Brain waves may focus attention and keep information flowing
We can’t see it, but brains hum with electrical activity. Brain waves created by the coordinated firing of huge collections of nerve cells pinball around the brain. The waves can ricochet from the front of the brain to the back, or from deep structures all the way to the scalp and then back again.
Called neuronal oscillations, these signals are known to accompany certain mental states. Quiet alpha waves ripple soothingly across the brains of meditating monks. Beta waves rise and fall during intense conversational turns. Fast gamma waves accompany sharp insights. Sluggish delta rhythms lull deep sleepers, while dreamers shift into slightly quicker theta rhythms.
Researchers have long argued over whether these waves have purpose, and what those purposes might be. Some scientists see waves as inevitable but useless by-products of the signals that really matter — messages sent by individual nerve cells. Waves are simply a consequence of collective neural behavior, and nothing more, that view holds. But a growing body of evidence suggests just the opposite: Instead of by-products of important signals, brain waves are key to how the brain operates, routing information among far-flung brain regions that need to work together.
MIT’s Earl Miller is among the neuroscientists amassing evidence that waves are an essential part of how the brain operates. Brain oscillations deftly route information in a way that allows the brain to choose which signals in the world to pay attention to and which to ignore, his recent studies suggest.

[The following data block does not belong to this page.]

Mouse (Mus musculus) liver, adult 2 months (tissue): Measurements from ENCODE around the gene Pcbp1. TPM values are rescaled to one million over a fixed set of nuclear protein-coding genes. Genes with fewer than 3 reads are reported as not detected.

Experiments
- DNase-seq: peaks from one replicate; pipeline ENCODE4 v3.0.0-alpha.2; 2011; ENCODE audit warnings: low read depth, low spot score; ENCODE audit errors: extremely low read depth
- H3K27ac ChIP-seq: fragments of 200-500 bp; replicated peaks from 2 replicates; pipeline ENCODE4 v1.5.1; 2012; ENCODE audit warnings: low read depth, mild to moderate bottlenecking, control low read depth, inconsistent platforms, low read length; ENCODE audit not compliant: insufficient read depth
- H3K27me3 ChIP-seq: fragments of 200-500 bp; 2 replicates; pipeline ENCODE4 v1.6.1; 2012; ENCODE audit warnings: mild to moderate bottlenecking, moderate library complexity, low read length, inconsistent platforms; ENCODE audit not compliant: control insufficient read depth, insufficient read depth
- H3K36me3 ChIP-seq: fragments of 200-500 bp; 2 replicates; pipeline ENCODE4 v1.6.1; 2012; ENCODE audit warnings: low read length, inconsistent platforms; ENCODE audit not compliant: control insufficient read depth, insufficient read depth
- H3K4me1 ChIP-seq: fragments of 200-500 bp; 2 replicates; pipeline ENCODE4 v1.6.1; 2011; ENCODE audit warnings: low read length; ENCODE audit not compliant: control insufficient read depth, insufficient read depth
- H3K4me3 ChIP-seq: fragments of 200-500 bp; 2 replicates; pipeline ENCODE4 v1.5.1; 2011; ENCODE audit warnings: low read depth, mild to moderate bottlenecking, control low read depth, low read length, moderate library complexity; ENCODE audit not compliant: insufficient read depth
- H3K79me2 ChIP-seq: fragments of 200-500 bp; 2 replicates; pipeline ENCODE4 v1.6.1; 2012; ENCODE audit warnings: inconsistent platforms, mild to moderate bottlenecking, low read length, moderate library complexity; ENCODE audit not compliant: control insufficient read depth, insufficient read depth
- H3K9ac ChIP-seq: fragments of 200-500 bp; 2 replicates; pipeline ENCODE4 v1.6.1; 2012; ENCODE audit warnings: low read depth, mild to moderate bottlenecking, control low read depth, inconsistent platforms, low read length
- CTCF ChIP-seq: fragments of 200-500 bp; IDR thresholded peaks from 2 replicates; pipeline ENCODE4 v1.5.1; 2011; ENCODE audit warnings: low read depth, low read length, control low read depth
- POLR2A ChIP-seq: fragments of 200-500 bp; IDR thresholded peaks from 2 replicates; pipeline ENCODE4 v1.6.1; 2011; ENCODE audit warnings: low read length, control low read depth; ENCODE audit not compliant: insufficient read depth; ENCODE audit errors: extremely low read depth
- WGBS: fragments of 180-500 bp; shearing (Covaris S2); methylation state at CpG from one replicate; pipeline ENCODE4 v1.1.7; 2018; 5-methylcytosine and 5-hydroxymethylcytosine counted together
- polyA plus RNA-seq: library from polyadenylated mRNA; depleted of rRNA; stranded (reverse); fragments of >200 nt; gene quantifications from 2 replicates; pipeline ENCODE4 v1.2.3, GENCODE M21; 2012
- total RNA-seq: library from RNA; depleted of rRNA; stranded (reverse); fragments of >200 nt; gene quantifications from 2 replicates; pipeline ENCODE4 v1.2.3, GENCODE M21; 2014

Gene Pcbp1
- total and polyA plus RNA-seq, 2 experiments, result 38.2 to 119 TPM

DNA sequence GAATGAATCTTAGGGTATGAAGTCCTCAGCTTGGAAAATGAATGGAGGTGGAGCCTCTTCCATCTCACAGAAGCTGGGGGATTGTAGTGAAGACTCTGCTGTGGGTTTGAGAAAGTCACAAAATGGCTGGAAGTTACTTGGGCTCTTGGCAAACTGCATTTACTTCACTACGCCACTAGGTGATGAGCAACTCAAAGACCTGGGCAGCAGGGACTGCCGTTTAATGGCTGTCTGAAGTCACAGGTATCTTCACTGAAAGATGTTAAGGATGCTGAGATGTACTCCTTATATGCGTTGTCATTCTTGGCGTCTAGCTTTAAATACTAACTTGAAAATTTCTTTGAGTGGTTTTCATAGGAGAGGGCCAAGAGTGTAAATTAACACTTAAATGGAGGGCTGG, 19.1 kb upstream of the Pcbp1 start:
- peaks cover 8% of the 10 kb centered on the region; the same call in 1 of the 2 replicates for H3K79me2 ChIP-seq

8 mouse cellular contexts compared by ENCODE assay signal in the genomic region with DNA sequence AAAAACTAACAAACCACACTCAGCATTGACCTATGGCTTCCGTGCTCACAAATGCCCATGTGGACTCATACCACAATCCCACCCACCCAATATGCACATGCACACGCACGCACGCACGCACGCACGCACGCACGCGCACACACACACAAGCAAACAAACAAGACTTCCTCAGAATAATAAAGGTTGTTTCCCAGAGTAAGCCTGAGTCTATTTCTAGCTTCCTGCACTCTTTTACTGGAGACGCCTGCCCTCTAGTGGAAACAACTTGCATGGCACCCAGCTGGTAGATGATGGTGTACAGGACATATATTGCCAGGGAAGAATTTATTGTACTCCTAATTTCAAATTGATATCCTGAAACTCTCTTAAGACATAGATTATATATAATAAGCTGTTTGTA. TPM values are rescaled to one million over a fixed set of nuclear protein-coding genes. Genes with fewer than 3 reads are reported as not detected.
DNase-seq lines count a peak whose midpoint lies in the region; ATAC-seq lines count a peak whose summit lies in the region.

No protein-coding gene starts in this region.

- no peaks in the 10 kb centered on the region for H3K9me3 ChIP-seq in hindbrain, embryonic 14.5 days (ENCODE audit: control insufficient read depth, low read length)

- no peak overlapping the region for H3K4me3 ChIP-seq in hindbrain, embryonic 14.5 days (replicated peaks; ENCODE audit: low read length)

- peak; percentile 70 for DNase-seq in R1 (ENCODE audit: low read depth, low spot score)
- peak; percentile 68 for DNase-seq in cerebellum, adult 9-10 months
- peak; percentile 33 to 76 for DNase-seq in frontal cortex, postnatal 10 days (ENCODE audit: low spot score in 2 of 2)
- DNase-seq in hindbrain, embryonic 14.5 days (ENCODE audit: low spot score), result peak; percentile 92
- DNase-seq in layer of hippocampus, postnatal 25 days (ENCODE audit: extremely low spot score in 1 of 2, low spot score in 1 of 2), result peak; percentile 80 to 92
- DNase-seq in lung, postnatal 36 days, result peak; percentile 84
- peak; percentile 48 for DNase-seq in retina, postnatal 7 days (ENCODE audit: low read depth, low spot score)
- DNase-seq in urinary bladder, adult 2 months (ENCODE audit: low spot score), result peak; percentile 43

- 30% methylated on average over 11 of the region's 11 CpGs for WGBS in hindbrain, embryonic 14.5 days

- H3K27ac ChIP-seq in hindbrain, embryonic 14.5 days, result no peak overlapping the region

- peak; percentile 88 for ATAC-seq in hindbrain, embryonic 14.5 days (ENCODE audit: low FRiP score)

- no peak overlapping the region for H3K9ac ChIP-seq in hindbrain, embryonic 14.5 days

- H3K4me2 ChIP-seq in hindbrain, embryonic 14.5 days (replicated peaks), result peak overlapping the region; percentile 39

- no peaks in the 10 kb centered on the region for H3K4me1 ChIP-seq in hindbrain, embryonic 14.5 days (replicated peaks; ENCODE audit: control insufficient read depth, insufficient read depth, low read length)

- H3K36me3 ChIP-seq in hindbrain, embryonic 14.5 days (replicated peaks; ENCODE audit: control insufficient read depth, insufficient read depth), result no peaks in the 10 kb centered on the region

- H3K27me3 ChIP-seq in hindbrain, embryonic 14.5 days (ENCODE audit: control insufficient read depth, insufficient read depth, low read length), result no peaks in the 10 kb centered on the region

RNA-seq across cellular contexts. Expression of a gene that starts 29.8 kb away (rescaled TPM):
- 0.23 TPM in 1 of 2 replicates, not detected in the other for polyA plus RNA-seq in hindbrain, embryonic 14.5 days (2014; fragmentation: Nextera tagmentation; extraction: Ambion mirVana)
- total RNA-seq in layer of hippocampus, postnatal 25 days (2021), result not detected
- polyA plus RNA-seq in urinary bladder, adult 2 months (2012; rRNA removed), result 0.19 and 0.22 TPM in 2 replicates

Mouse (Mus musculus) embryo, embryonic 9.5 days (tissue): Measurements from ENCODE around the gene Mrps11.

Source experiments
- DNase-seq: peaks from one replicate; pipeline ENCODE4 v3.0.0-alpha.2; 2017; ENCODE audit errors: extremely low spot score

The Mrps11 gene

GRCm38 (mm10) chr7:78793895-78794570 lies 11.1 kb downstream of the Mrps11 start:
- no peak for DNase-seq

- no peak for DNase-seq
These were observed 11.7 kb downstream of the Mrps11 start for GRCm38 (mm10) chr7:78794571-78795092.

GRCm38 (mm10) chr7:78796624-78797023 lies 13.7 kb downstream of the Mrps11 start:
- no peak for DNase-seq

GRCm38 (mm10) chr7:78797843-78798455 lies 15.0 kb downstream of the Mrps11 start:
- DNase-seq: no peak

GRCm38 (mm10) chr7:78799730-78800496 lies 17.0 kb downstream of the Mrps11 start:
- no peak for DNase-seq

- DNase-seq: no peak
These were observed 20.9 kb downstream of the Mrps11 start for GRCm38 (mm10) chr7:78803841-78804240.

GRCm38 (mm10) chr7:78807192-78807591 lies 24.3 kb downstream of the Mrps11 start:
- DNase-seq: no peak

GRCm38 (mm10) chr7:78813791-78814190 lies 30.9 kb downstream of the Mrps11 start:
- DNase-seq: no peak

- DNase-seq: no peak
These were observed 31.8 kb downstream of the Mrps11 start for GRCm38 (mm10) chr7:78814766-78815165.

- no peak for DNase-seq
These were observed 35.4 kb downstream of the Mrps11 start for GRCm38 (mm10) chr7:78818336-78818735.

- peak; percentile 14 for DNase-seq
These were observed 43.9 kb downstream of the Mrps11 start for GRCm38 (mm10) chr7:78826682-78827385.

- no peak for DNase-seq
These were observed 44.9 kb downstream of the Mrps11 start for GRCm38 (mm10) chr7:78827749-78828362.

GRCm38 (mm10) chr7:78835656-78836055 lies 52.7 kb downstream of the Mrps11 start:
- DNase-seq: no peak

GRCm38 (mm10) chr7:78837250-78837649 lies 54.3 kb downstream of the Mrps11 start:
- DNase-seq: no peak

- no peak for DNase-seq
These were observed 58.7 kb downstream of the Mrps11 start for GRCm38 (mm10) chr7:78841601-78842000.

Other research supports this view, too. Studies on people with electrodes implanted in their brains suggest brain waves, and their interactions, help enable emotion, language, vision and more.
When these waves are abnormal, brainpower suffers, studies find. Detailed looks at how the brain uses these waves raise the possibility of tweaking the signals with electrical nudges — interventions that could lead to therapies that can correct memory problems and mental illness, for instance. Already, early attempts have led to improvements in people’s memory.
These insights about brain waves coincide with a shift in neuroscience away from a view that reduces the brain down to the behavior of single nerve cells, or neurons. That’s like thinking of the brain as “a giant clock, and if you figure out each gear, you’ll figure out the brain,” Miller says. But “it’s not just individual neurons in a giant clock. It’s networks interacting in a very dynamic, fluid way.”
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